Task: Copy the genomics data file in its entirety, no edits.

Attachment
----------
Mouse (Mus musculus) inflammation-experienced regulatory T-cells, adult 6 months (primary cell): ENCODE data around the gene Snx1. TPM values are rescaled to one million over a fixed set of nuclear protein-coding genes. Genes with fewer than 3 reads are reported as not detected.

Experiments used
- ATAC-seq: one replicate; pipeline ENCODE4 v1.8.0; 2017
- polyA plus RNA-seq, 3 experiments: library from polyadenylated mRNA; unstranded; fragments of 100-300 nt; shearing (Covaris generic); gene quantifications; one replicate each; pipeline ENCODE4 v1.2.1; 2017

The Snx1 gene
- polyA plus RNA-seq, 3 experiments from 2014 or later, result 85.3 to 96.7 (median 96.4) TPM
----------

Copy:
Mouse (Mus musculus) inflammation-experienced regulatory T-cells, adult 6 months (primary cell): ENCODE data around the gene Snx1. TPM values are rescaled to one million over a fixed set of nuclear protein-coding genes. Genes with fewer than 3 reads are reported as not detected.

Experiments used
- ATAC-seq: one replicate; pipeline ENCODE4 v1.8.0; 2017
- polyA plus RNA-seq, 3 experiments: library from polyadenylated mRNA; unstranded; fragments of 100-300 nt; shearing (Covaris generic); gene quantifications; one replicate each; pipeline ENCODE4 v1.2.1; 2017

The Snx1 gene
- polyA plus RNA-seq, 3 experiments from 2014 or later, result 85.3 to 96.7 (median 96.4) TPM